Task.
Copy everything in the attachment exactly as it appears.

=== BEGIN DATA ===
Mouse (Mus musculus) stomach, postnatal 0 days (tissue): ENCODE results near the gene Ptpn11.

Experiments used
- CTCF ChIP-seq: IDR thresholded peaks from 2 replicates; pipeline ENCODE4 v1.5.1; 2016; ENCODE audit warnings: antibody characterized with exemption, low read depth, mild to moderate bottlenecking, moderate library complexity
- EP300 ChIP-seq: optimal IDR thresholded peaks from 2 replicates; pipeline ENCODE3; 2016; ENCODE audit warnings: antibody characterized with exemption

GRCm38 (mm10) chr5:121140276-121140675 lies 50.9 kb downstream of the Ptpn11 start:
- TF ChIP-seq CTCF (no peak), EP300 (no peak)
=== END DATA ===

Mouse (Mus musculus) stomach, postnatal 0 days (tissue): ENCODE results near the gene Ptpn11.

Experiments used
- CTCF ChIP-seq: IDR thresholded peaks from 2 replicates; pipeline ENCODE4 v1.5.1; 2016; ENCODE audit warnings: antibody characterized with exemption, low read depth, mild to moderate bottlenecking, moderate library complexity
- EP300 ChIP-seq: optimal IDR thresholded peaks from 2 replicates; pipeline ENCODE3; 2016; ENCODE audit warnings: antibody characterized with exemption

GRCm38 (mm10) chr5:121140276-121140675 lies 50.9 kb downstream of the Ptpn11 start:
- TF ChIP-seq CTCF (no peak), EP300 (no peak)